Time in excess

Life is speeding up, people say. There's not enough time, is the big excuse. And it's a fact, in some cultures, people suffer from a time deficit while in other cultures people seem to enjoy a time surplus. I wouldn't say Spain actually enjoys a tremendous surplus, but there is a lot more time here than - say - northern Europe or the United States. Those poor regions of the world seem to be constantly running out of time. Their citizens have to borrow, manufacture and create time - and they spend a lot of time learning to manage their time. The other day I was talking to a Spanish executive who had taken a time management course. Great course, she said, but the problem was it took too much time to manage time. Hmmmm... Now that's something for a time starved, time management aficcionado like myself to contemplate. Spain is known for long work hours in comparison with northern European countries. If you get to work at 9:00 a.m. and take a long break for "breakfast" at 10:30, that cuts into your ability to be efficient. But not as much as taking a long lunch from 2:00 to 4:00 or 5:00 p.m. By 5:00 many people have worked just four hours - and still have four to go! So, how could I assert there is a time surplus here? Many Spaniards would tell you they don't have time for anything outside work! In fact, the kind of surplus I'm talking about comes from living in the moment. You can read about it in a new bestseller called "The Power of Now". Perhaps Spaniards don't live that book to the letter, but this culture is much more present focused than the future focussed cultures many English speakers come from. Spaniards will tell you they feel pressed for time, but in fact, this culture encourages everyone to sink into the moment - to live now. That is what taking a long breakfast break shortly after arriving at work is all about. It's about answering the call of this moment right now, having a bite to eat, a coffee and especially a good chat with the "family" of co-workers you plan to spend the rest of your working life with. A time management expert would have a hey day with a Spaniard's schedule. Most of the things these people enjoy or consider essential would be lost on the chopping block. Coffee breaks - and maybe even lunch - would be taken at their desks, socialising cut down to the bare essentials - i.e. meetings ruled by tight agendas - and extended family would be seen at pre-programmed intervals that didn't interfere with the almighty personal and professional goals we must all have for our lives these days. What did people do before goal setting came along? Lived, just like people are doing right here in Spain. It's true that time management strategies can make you much more efficient, but what for? If you don't have that very clear, then you might as well just sit back and enjoy the ride. I've been watching people in Spain do that for about 15 years now, and I'm starting to think about joining them!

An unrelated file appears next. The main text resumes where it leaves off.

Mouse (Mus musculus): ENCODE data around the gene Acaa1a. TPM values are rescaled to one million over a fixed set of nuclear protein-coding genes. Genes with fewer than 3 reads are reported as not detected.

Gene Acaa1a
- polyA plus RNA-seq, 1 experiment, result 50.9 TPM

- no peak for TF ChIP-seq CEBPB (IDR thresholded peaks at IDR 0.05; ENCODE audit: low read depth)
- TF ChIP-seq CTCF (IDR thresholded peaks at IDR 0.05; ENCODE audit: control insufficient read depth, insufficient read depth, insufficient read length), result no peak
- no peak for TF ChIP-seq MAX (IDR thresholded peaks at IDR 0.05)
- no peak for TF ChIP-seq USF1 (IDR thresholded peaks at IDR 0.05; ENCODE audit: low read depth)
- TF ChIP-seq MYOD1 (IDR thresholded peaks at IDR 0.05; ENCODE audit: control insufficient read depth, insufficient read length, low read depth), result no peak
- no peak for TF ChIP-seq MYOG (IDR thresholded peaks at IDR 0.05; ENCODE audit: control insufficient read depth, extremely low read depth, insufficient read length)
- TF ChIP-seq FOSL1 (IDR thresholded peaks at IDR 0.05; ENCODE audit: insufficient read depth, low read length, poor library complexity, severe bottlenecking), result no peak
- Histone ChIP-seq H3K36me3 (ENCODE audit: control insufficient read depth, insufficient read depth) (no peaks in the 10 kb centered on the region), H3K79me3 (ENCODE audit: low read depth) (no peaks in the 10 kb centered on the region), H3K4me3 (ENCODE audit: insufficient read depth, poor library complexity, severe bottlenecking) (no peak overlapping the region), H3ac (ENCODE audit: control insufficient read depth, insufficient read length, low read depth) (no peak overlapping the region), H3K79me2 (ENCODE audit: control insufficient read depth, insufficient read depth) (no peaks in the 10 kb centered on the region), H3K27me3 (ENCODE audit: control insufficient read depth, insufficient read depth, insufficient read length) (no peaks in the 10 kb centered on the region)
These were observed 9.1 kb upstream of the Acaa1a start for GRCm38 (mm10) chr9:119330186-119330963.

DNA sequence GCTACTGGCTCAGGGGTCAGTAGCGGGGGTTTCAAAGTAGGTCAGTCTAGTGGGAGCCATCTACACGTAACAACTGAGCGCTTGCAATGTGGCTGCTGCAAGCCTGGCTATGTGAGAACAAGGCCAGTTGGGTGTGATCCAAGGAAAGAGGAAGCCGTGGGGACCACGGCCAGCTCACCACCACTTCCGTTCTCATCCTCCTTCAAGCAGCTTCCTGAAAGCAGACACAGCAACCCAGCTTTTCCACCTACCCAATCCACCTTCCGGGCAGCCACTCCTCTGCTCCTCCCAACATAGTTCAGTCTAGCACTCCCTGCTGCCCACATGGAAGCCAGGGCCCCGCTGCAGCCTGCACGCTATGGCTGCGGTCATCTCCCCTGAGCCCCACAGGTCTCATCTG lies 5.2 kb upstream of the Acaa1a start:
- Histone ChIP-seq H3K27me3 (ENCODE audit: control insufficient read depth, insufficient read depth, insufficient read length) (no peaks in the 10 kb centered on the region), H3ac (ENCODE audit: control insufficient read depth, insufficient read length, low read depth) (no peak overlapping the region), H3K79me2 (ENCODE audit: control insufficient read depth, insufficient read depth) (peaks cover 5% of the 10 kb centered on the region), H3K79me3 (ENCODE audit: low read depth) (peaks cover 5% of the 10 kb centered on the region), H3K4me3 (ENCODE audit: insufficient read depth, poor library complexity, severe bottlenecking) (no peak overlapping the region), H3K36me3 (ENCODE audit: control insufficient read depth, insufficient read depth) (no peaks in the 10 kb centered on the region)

Blog published on 1 June 2009